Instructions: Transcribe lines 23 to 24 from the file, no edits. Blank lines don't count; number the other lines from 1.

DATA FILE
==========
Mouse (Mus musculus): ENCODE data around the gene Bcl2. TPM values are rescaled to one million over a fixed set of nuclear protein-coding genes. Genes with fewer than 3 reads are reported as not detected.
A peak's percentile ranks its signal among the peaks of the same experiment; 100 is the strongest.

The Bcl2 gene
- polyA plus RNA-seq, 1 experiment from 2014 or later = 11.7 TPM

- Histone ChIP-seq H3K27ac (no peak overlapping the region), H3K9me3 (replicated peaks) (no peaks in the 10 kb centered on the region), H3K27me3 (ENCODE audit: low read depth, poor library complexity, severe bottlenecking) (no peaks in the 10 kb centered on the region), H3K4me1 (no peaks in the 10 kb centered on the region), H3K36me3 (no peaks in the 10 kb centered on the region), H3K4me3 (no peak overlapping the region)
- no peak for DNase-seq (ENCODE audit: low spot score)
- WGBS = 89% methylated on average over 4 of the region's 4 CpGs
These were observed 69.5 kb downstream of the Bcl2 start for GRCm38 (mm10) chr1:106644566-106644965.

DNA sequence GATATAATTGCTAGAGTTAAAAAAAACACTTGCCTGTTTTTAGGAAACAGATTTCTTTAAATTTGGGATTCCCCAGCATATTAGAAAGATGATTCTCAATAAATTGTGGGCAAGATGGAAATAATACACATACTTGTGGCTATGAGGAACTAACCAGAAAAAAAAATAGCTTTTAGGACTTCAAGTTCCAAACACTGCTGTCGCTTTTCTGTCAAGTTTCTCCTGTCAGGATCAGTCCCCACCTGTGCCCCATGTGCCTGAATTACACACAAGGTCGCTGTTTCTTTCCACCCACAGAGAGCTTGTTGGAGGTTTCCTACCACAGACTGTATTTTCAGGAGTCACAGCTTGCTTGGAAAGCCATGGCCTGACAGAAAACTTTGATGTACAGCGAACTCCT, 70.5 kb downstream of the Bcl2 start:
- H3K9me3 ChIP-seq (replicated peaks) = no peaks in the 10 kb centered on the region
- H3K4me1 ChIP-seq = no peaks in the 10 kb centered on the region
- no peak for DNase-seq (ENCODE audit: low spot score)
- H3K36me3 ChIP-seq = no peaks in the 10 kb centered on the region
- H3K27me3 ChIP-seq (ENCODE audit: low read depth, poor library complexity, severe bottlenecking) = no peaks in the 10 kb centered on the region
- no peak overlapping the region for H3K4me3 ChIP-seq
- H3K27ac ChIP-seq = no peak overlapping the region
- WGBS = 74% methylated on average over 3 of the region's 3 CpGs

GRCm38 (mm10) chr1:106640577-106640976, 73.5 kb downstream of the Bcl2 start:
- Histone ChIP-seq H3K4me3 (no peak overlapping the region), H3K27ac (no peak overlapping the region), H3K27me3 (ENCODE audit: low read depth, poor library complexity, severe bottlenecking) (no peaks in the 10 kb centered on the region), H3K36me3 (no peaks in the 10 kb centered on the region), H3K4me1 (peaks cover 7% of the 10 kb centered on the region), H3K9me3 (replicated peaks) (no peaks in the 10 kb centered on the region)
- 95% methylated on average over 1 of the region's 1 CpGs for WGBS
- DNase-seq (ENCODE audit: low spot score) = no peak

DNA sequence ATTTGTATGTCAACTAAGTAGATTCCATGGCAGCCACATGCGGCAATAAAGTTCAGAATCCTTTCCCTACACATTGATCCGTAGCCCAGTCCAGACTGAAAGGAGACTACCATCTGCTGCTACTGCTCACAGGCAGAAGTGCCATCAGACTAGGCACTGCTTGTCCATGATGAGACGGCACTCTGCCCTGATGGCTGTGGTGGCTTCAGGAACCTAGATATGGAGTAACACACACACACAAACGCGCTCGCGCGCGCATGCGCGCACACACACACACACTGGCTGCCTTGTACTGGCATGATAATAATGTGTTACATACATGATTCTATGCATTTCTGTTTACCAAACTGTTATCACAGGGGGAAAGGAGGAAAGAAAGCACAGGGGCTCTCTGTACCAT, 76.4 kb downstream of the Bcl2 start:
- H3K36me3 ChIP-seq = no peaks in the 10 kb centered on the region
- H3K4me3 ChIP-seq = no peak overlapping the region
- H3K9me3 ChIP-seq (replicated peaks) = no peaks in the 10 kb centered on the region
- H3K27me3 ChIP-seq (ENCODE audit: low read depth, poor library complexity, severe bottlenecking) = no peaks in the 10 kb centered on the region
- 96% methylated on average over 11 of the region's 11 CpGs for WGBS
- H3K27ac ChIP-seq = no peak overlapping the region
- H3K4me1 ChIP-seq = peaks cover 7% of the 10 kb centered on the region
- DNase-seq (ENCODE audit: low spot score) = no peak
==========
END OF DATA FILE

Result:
- H3K36me3 ChIP-seq = no peaks in the 10 kb centered on the region
- H3K4me3 ChIP-seq = no peak overlapping the region